• Sona Chaturvedi

A Glimpse of Normal


Graphic Credit: CBS 42 Digital Team

We finally experienced what we have been waiting for since COVID-19 entered our lives: A peep into a time before it happened. There is now hope for a maskless and Lysol-free future, in which we can gather with friends and family, go to concerts and sporting events, and travel again. It has been a relief, but a fleeting one. With the resurgence of a new variant, and a large percentage of Americans unwilling to get vaccinated, we are already backsliding. Instead of having “two Americas” just when it comes to race and class, we now also have that distinction between the vaccinated and the unvaccinated. As disturbing as it all is, there’s something else even worse that has crept back into our lives without most noticing. There is a hint of the “normal” that doesn’t work for everyone again.

The only positive that came from this period was we thought we learned something about our society. We reassessed how we view people, what is important, and realized the pay gap degraded those who worked through the pandemic to keep America going.

Some embraced the need for change, but plenty did not.

We did what we tend to do after most tragedies. We yearned for things to be exactly as they were. Nothing better than what we remembered. During the break from the virus, we went straight back to worrying about things like as the stock market, housing prices and other trappings that consume our lives.

Now, we didn’t all do this. But the seismic shift we were supposed to experience as a result of all the past year’s events just hasn’t happened.

“As the United States rushes to get “back to normal,” there are some lessons learned from our time under lockdown that we should keep, and even build upon, to create a new normal – better than the one before,” said CNN reporter, producer and editor Melissa Mahtani. Last year, we slowed down to notice small things. We focused on what was going on around us politically with laser precision. We realized who we pick to be our leaders matters, from the grassroots level all the way to the top. Most importantly, we recognized injustice.

“Support for the Black Lives Matter movement soared last summer, but as the protests died down, so did the commitment,” said Joseph Williams, senior news editor of U.S. News & World Report. “Last spring, amid intense demands for racial justice after the police killing of George Floyd, a surge of white people showed interest in Black American history and literature, according to booksellers. They were heeding the call of Black Lives Matter movement leaders, who urged aspiring white allies to educate themselves before linking arms with protesters – and fill the coffers of Black-owned businesses in the process,”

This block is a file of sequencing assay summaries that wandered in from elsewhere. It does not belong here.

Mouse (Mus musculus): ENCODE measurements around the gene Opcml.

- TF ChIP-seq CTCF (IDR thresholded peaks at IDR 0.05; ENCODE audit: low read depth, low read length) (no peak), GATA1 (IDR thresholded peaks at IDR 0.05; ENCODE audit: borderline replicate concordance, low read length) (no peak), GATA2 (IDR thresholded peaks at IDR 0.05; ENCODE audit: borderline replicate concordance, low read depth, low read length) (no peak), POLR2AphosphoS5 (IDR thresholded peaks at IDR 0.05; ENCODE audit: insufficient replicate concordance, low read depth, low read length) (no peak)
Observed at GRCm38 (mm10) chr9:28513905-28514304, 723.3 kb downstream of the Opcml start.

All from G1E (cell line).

That didn’t last because many people didn’t want to have a deeper conversation about real change.

Republicans jumped on this, as they always do when they see an opportunity to divide. They started criticizing Critical Race Theory and the 1619 Project.

The same can be said of socio-economic disparities that came to light with wall-to-wall coverage of evictions, job losses, child poverty, health care, living wages and daily injustices some people in this country endure. Just this weekend, an eviction moratorium was allowed to expire, which will lead to countless people being thrown out of their homes.

We all thought we made a vow to help. We cannot do this if we go back to the way things were. These issues are still with us. They didn’t go away because the media moved on to other topics. They weren’t solved or even dealt with, just swept under a rug of denial.

There is nothing wrong with wanting to return to a pre-Covid time and resume the activities we all engaged in prior to the pandemic, but we need the lesson.

We should never go back to a normal that didn’t work for everyone.

It’s past time to merely have conversations. There is an urgency in moving forward. We need to realize how much work is ahead.

“It seems conceivable that the 2022 midterms may be the last "free and fair" national elections in the United States — and given the Jim Crow Republicans' accelerating war on multiracial democracy, that prediction is generous,” warns Chauncey DeVega of Salon.

Like it or not, this is our new normal. A battle for democracy, fairness and real permanent change.

If we don’t make these necessary corrections, we won’t have to worry about the next pandemic. It won’t be a virus that ends our democracy. It will be us.